These results showed that the largest pre-industrial rates of ice mass loss (up to 6,000 gigatons/century) occurred in the early Holocene and were similar to the contemporary (CE2000–2018) rate of around 6,100 gigatons/​century. Simulations of future mass loss from southwestern Greenland using the same model, based on Representative Concentration Pathway (RCP) scenarios corresponding to low (RCP2.6) and high (RCP8.5) greenhouse gas concentration trajectories, predict mass loss of between 8,800 and 35,900 gigatons over the twenty-first century. Comparison of the Briner et al. (2020) results with a recent Greenland Ice Sheet model intercomparison effort to assess twenty-​first century ice mass loss (Goelzer et al., 2020) shows that the simulations are within, but at the lower end, of the model spread. These twenty-first century rates of ice mass loss exceed the highest rates over the past 12,000 years (Figure 2). Because rates of ice mass loss from the southwestern Greenland Ice Sheet scale linearly with the ice sheet as a whole, the results suggest that the rate of mass loss from the Greenland Ice Sheet this century will exceed the highest Holocene mass loss rates by a factor of about four. The amount of ice loss in southwestern Greenland this century would reverse the previous 4,000 years of cumulative ice growth.


FIGURE 2. Numerical simulations of the change in surface elevation of southwestern Greenland Ice Sheet (meters per century), showing the warmest century in the Holocene (7.9–8.0 ka) compared to the twentieth century (2000–1900), and to projections of this century under RCP2.6 and RCP8.5 scenarios. > High res figure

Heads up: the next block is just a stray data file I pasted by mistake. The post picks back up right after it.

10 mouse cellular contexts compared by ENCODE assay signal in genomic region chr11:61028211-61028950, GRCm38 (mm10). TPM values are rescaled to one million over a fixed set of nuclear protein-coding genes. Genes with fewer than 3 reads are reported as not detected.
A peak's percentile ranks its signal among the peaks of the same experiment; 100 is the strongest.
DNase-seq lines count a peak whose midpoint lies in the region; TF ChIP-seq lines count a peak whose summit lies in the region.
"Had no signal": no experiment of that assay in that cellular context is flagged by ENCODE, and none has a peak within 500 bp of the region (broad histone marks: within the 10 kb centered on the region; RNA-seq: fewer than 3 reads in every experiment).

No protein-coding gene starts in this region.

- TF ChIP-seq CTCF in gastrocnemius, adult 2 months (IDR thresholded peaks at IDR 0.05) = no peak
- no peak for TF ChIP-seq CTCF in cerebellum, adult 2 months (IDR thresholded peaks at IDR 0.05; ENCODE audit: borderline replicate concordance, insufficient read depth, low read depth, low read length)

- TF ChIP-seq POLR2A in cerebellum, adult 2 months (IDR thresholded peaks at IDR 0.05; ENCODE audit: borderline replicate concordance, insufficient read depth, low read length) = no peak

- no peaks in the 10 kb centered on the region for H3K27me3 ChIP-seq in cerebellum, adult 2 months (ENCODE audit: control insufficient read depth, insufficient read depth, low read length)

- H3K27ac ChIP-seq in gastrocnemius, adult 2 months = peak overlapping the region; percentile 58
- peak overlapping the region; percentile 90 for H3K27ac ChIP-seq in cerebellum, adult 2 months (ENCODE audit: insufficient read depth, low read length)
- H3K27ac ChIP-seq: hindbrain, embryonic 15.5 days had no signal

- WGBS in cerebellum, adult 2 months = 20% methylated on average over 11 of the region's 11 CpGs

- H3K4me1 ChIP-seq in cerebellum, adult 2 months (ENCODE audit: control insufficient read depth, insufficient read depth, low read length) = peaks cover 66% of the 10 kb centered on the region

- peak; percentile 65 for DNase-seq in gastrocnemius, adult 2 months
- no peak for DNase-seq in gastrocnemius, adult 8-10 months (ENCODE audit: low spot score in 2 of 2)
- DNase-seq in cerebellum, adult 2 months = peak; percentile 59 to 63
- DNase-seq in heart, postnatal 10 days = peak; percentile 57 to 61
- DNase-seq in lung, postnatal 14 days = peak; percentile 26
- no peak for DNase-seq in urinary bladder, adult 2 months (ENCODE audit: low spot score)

The next steps of this research will allow simulation of the entire ice sheet at very high resolution, an endeavor that is becoming more and more computationally feasible. Improvements in simulating the complicated dynamics at the ice-ocean interface, where some of the most unstable parts of the ice sheet are located, are now ready to be included in new numerical simulations. These next stages will result in more robust estimates of the rate of ice mass change for both the past and the future Greenland Ice Sheet.


Briner, J. 2022. Greenland ice loss rate: How this century compares to the Holocene. Oceanography 35(3–4):128–129, https://doi.org/10.5670/oceanog.2022.108.


Briner, J.P., J.K. Cuzzone, J.A. Badgeley, N.E. Young, E.J. Steig, M. Morlighem, N.-J. Schlegel, G.J. Hakim, J.M. Schaefer, J.V. Johnson, and others. 2020. Rate of mass loss from the Greenland Ice Sheet will exceed Holocene values this century. Nature 586:70–74, https://doi.org/10.1038/s41586-020-2742-6.

Fox-Kemper, B., H.T. Hewitt, C. Xiao, G. Aðalgeirsdóttir, S.S. Drijfhout, T.L. Edwards, N.R. Golledge, M. Hemer, R.E. Kopp, G. Krinner, and others. 2021. Ocean, cryosphere, and sea level change. Chapter 9 in Climate Change 2021: The Physical Science Basis. Contribution of Working Group I to the Sixth Assessment Report of the Intergovernmental Panel on Climate Change. V. Masson-Delmotte, P. Zhai, A. Pirani, S. L. Connors, C. Péan, S. Berger, N. Caud, Y. Chen, L. Goldfarb, M. I. Gomis, M. Huang, K. Leitzell, E. Lonnoy, J.B.R. Matthews, T. K. Maycock, T. Waterfield, O. Yelekçi, R. Yu, and B. Zhou, eds, Cambridge University Press.

Goelzer, H., S. Nowicki, A. Payne, E. Larour, H. Seroussi, W.H. Lipscomb, J. Gregory, A. Abe-Ouchi, A. Shepherd, E. Simon, and others. 2020. The future sea-level contribution of the Greenland ice sheet: A multi-model ensemble study of ISMIP6. The Cryosphere Discussions, https://doi.org/​10.5194/​tc-2019-319.